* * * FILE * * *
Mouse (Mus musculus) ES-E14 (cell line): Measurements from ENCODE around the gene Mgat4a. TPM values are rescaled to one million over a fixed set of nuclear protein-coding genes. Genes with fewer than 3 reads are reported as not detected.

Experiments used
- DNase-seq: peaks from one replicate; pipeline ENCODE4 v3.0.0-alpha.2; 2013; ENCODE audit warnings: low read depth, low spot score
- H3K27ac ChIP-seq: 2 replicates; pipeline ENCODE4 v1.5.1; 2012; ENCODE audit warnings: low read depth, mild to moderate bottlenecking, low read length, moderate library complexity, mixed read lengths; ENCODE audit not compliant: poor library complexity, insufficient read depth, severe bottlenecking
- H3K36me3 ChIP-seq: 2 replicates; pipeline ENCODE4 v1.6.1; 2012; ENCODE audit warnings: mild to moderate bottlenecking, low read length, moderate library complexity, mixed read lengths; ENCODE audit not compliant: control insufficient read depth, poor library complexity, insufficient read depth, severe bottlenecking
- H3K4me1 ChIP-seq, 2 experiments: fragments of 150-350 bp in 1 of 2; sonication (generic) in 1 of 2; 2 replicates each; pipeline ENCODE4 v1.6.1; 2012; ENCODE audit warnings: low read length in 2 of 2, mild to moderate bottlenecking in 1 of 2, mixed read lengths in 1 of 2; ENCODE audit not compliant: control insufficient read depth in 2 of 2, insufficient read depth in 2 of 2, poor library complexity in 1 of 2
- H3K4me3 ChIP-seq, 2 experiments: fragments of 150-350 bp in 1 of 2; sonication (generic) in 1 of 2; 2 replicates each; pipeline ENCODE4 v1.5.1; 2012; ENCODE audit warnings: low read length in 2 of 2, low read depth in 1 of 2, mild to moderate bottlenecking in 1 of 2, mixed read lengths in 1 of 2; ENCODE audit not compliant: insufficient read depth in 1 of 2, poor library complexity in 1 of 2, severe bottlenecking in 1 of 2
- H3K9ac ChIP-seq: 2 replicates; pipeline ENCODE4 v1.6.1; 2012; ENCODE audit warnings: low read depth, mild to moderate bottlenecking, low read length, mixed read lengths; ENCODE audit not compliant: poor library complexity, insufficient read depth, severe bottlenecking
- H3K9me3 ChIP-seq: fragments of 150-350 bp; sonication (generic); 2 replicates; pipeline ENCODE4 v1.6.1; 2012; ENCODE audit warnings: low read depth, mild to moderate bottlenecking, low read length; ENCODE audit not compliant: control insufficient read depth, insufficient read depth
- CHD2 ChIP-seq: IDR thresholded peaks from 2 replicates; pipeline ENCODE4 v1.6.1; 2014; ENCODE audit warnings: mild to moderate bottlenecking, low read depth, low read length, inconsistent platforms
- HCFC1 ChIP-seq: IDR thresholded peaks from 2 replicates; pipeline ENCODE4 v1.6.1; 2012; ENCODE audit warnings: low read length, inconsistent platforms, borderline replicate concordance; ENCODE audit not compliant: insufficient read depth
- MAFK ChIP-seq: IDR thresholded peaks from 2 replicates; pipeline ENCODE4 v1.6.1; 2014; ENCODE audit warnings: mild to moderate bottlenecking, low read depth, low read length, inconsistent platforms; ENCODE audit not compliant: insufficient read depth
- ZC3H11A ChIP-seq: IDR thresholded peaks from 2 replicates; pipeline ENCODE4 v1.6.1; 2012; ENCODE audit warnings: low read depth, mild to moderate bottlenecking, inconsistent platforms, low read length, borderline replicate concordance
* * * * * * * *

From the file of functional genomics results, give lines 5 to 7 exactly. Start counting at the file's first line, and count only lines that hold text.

- H3K36me3 ChIP-seq: 2 replicates; pipeline ENCODE4 v1.6.1; 2012; ENCODE audit warnings: mild to moderate bottlenecking, low read length, moderate library complexity, mixed read lengths; ENCODE audit not compliant: control insufficient read depth, poor library complexity, insufficient read depth, severe bottlenecking
- H3K4me1 ChIP-seq, 2 experiments: fragments of 150-350 bp in 1 of 2; sonication (generic) in 1 of 2; 2 replicates each; pipeline ENCODE4 v1.6.1; 2012; ENCODE audit warnings: low read length in 2 of 2, mild to moderate bottlenecking in 1 of 2, mixed read lengths in 1 of 2; ENCODE audit not compliant: control insufficient read depth in 2 of 2, insufficient read depth in 2 of 2, poor library complexity in 1 of 2
- H3K4me3 ChIP-seq, 2 experiments: fragments of 150-350 bp in 1 of 2; sonication (generic) in 1 of 2; 2 replicates each; pipeline ENCODE4 v1.5.1; 2012; ENCODE audit warnings: low read length in 2 of 2, low read depth in 1 of 2, mild to moderate bottlenecking in 1 of 2, mixed read lengths in 1 of 2; ENCODE audit not compliant: insufficient read depth in 1 of 2, poor library complexity in 1 of 2, severe bottlenecking in 1 of 2